Category Archives: MG (grades 2-6)

375C: Girls hide and take care of abused horse (Solved!)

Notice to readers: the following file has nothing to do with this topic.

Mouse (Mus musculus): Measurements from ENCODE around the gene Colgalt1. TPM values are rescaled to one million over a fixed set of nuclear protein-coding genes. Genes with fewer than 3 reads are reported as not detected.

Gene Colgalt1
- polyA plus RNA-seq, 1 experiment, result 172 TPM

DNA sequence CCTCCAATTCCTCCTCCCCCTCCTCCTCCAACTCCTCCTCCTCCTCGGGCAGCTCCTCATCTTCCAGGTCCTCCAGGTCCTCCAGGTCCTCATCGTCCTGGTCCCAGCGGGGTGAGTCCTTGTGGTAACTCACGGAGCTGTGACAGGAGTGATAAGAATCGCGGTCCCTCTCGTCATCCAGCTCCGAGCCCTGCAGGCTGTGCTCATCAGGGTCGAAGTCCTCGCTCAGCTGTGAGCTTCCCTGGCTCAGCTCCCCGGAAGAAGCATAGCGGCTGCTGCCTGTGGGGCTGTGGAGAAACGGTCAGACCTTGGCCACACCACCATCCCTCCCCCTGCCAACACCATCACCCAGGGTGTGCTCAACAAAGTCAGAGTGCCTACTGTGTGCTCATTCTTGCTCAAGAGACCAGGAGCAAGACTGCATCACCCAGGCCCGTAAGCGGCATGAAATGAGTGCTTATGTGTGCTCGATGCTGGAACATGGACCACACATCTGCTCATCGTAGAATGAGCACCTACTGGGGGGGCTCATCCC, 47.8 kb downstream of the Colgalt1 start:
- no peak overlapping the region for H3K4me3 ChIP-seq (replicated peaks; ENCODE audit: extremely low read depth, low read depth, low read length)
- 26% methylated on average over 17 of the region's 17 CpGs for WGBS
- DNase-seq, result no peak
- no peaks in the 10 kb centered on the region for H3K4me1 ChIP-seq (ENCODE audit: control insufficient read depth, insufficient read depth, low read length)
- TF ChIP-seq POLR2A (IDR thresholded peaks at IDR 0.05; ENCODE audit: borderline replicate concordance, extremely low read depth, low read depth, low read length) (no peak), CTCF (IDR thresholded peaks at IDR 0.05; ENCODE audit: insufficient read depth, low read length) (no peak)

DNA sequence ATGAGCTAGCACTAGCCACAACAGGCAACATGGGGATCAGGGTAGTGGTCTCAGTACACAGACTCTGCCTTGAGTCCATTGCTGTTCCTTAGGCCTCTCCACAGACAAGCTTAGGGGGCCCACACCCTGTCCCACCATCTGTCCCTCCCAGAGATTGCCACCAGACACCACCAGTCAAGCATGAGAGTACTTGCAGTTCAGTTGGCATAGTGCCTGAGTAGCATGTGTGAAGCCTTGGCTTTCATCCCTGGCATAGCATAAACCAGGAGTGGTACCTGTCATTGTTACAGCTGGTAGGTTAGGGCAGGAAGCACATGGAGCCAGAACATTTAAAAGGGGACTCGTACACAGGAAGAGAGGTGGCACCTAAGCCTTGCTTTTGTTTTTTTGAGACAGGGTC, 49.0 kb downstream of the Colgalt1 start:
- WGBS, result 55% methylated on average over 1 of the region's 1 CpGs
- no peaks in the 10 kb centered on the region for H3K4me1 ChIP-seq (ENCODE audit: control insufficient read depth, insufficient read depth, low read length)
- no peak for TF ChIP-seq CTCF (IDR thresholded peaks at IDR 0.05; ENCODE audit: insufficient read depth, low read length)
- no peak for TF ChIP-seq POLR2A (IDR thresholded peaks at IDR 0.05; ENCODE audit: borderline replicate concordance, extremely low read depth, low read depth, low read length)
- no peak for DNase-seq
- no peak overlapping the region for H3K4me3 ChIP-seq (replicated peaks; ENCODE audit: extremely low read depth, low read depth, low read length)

It was a children’s fiction novel I read in the early to mid 1990s. The story was about a horse that had escaped from its owners, who I think were neglecting it. The escaped horse was found by two young girls who were friends, both of whom want to help the horse when they realise he’s hungry and in poor condition. Knowing that if they return the horse to the rightful owners that he’ll probably just continue to be neglected, the girls decide to care for him in secret rather than return him to the abusive owners. There’s an abandoned, overgrown stable at the back of a nearby property that is owned by a mysterious recluse who lives in the property’s main house, so the girls have to be very careful to not get caught trespassing by the landowner. The girls have to clear a tall enough path through the undergrowth and remove the poison ivy so they can move the horse into the old stable, which they do their best to clean and repair. They share the responsibility of caring for the horse, taking odd jobs around their neighbourhood to earn extra cash and they pool their pocket money to purchase the feed and supplies they need from the hardware store. Much of the story revolves around the girls working to feed the horse up to improve his physical condition and health, but it is also stressful and difficult for the young girls to constantly manage the demanding routine by themselves and still keep it secret from everyone, which creates some tension in their friendship. Eventually they get found out by the landowner, and the girls are terrified he will call the police and that they’ll be in big trouble for stabling the horse on his property without his permission. But when they finally speak to the man who owns the old stable they are surprised to find that he is actually a kind man and not scary like the schoolyard rumours said. He explains to them that he let the stable go to seed after his horse-loving daughter died, as it was just too painful for him to look at it and constantly be reminded of her. The young girls explain their side of the story to him and the man is touched by their passion and empathy for the neglected horse. To his surprise they remind him of his daughter, but not in the painful way he used to experience in years gone past. Instead he feels quite touched by their efforts to care for the horse and he realises that he also wants to see the horse properly looked after because his daughter would have wanted the same thing. He gives the girls permission to keep stabling the horse on his property, and I think he even promises to help repair stable and maybe even assist with some of expenses associated with keeping the horse. But the condition he gives them is that they have to come clean to their parents about what they’ve been doing. By the end of the book the girls are very happy to be caring for the horse openly with the permission of the owner and their parents, but they kind of miss the excitement of keeping such a huge and exciting secret from everyone.